- The Federal Trade Commission (FTC) this week took the first step toward cracking down on marketers that disguise paid advertising as authentic reviews or endorsements from an influencer. The commission voted to seek public comment on whether to update its rules on the use of testimonials in advertising, according to an announcement.
- The commission will consider whether there needs to be tougher penalties for companies that neglect to disclose paid endorsements or engage in illegal "astroturfing," Commissioner Rohit Chopra said in a statement. Astroturfing is an organized effort to influence opinion by mimicking a grassroots movement.
- The FTC has pursued enforcement against companies for disguising their advertising in influencer campaigns and online reviews, but is unsure whether those efforts are deterring misconduct, Chopra said. Public comments must be received within 60 days of the FTC's request, which will appear in the Federal Register soon, per the announcement.
The FTC's call for public comment about possible revisions to its rules, formally known as the Guides Concerning the Use of Endorsements and Testimonials in Advertising, reflects the massive growth in influencer marketing as advertisers seek ways to capture consumer attention in a crowded media marketplace. Even as influencers are frequently cited as a more authentic channel for engaging ad-averse younger consumers, the lack of proper disclosure and transparency in the space has started to receive more pushback from both marketers and regulatory bodies as it matures.
Kylie Jenner, Huda Kattan, Zach King and James Charles are among the personalities who have parlayed their massive social media audiences into lucrative endorsement deals with major brands, not to mention microinfluencers with audiences as small as a few thousand followers. Spending on influencer marketing is forecast to reach $15 billion by 2022 from $8 billion last year, Business Insider Intelligence estimates based on Mediakix data.
The FTC has grown more concerned about the potential abuses of influencer marketing, akin to the payola scandals of the 1950s and '60s that implicated record companies and radio broadcasters. The agency also is concerned that the current rules aren't strong enough to deter abuses.
Chopra cited examples of recent enforcement actions that didn't result in monetary penalties for disguising paid advertising as authentic endorsements. The agency determined that retailer Lord & Taylor didn't require 50 social media influencers to disclose that they had been paid to wear a dress in social media posts. It also charged Sunday Riley, an influencer who runs a cosmetics company with her name, for ordering employees to write fake reviews on Sephora.com and advising them on how to avoid detection. In both cases, the commission settled its charges without any fines, Chopra said.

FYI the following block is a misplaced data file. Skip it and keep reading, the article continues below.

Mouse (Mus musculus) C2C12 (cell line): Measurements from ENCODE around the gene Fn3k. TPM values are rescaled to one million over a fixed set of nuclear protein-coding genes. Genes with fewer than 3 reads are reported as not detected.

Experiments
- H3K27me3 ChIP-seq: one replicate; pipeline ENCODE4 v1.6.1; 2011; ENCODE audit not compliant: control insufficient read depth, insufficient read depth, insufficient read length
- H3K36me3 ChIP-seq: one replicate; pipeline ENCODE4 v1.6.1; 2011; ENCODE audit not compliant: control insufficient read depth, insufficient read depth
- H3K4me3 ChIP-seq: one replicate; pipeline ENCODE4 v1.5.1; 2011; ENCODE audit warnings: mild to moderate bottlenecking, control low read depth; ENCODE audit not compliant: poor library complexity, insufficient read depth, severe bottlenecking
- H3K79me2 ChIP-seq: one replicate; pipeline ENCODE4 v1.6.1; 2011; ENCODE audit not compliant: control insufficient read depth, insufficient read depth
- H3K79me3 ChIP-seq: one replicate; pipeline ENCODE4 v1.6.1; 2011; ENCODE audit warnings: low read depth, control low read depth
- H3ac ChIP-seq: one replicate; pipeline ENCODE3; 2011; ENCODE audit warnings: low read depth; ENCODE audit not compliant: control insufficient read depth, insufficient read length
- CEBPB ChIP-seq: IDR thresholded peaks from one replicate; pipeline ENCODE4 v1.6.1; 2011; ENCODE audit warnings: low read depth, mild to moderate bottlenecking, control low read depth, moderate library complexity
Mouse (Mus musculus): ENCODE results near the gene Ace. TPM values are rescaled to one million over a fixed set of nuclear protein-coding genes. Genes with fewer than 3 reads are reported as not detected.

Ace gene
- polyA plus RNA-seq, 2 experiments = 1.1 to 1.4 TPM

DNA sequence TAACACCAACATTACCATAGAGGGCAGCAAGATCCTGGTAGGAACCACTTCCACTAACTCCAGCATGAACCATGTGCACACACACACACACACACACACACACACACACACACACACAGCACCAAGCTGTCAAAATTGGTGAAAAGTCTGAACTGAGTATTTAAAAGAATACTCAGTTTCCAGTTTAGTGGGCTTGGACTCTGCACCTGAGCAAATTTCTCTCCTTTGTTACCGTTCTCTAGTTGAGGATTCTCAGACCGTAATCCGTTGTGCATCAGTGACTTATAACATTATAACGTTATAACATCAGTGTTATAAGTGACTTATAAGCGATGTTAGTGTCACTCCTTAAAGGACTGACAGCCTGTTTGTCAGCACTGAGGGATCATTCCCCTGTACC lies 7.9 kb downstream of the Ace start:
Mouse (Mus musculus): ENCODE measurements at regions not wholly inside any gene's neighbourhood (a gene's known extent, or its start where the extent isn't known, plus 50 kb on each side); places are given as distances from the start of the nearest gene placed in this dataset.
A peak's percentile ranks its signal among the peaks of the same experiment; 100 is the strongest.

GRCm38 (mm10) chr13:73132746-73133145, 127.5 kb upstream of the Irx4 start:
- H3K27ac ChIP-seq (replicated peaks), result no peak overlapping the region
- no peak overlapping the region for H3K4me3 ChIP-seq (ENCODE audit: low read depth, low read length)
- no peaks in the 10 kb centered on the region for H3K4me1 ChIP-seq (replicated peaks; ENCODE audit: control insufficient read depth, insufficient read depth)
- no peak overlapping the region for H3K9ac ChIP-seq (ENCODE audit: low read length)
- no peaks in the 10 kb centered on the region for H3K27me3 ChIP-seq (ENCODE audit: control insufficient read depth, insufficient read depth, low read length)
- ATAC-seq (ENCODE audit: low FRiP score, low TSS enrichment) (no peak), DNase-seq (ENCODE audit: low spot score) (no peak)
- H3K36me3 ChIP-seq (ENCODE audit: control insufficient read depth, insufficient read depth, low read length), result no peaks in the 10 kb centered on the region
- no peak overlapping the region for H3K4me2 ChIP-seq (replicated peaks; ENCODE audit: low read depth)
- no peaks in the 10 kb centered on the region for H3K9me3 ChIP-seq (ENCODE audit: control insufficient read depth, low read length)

"Going forward, we need to seek tougher remedies for companies that are illegally astroturfing or disguising their advertising as an authentic endorsement or review," Chopra said in his statement. "The FTC will need to take bold steps to safeguard our digital economy from lies, distortions and disinformation."
Despite these concerns, the FTC has cracked down on influencers who didn't disclose their financial relationships with sponsors. The agency in 2017 settled its first complaint against two social media influencers for not disclosing their connection to a business they touted to online followers. Trevor "TmarTn" Martin and Tom "Syndicate" Cassell, two influencers in the gaming industry, were charged with deceptively endorsing CSGO Lotto without disclosing their part ownership of the gambling website, the FTC said.
Since then, the FTC has published more comprehensive guidelines for the social influencer industry. In November, the agency released its latest publication, "Disclosures 101 for Social Media Influencers," on its website to help influencers to understand the rules on disclosures and endorsements. The FTC guide emphasizes that influencers are responsible for the disclosures, and provides examples of effective and ineffective methods.